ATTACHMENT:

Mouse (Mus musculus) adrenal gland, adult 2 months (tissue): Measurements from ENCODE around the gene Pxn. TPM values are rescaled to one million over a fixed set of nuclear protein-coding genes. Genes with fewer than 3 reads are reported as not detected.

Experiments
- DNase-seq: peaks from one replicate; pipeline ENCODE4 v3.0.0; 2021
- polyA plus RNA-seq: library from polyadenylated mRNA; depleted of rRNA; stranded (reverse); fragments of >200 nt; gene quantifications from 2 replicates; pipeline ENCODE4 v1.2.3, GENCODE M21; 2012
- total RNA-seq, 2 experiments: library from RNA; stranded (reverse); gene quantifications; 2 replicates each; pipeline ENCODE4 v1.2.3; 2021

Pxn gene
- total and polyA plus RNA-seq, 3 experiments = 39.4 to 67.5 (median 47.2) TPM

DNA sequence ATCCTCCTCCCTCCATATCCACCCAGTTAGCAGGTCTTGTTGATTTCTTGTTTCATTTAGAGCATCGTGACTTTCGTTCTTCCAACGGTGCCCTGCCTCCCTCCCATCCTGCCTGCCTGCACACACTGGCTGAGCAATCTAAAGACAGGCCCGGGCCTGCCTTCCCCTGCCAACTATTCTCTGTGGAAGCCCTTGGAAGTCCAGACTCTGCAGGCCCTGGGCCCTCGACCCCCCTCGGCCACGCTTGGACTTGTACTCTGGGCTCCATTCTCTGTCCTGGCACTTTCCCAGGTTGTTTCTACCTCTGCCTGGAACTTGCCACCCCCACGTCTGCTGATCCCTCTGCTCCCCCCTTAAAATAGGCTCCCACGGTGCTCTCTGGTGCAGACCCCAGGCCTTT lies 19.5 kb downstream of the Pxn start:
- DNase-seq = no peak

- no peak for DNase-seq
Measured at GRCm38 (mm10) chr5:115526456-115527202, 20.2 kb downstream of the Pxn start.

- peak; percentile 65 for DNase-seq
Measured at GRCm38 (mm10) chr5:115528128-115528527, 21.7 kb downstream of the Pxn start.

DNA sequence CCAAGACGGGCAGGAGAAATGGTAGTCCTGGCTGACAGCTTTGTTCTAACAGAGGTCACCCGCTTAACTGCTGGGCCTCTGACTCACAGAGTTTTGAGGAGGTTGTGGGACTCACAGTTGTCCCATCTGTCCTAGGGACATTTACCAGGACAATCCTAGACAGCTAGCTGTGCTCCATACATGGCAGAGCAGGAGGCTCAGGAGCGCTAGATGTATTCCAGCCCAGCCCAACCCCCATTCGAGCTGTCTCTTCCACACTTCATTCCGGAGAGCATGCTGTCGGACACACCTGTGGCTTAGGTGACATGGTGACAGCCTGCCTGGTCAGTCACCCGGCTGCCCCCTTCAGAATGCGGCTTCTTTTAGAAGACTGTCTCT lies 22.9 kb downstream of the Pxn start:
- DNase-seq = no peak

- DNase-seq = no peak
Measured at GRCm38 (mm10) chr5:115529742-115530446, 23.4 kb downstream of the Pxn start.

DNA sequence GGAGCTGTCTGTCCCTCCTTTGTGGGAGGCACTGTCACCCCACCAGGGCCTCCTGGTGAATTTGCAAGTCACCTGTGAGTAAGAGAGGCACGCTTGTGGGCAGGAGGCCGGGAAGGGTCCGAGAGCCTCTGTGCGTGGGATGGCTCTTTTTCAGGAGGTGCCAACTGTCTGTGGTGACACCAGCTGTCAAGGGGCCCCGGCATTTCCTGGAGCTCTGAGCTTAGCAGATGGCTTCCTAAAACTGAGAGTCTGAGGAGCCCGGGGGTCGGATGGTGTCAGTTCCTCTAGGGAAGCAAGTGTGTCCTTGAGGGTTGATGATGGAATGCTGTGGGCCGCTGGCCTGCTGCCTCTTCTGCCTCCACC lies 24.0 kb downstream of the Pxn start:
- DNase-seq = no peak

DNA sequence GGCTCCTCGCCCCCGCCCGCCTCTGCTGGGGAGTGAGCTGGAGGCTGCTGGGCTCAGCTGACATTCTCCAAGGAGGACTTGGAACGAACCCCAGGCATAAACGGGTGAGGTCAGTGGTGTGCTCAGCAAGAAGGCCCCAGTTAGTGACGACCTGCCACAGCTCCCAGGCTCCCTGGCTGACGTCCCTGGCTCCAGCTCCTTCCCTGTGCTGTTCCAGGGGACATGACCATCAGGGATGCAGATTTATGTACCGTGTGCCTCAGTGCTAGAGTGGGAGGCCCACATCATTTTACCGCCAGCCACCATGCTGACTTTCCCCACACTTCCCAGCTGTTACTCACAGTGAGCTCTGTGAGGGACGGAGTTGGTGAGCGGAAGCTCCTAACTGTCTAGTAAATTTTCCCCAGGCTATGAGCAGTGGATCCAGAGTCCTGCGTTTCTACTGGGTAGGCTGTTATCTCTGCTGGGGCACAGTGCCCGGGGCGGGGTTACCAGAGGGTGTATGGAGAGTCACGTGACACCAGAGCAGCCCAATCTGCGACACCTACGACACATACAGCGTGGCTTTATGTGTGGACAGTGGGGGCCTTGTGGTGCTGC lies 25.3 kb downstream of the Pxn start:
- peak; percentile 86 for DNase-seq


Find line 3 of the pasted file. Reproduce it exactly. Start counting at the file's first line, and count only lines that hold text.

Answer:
- DNase-seq: peaks from one replicate; pipeline ENCODE4 v3.0.0; 2021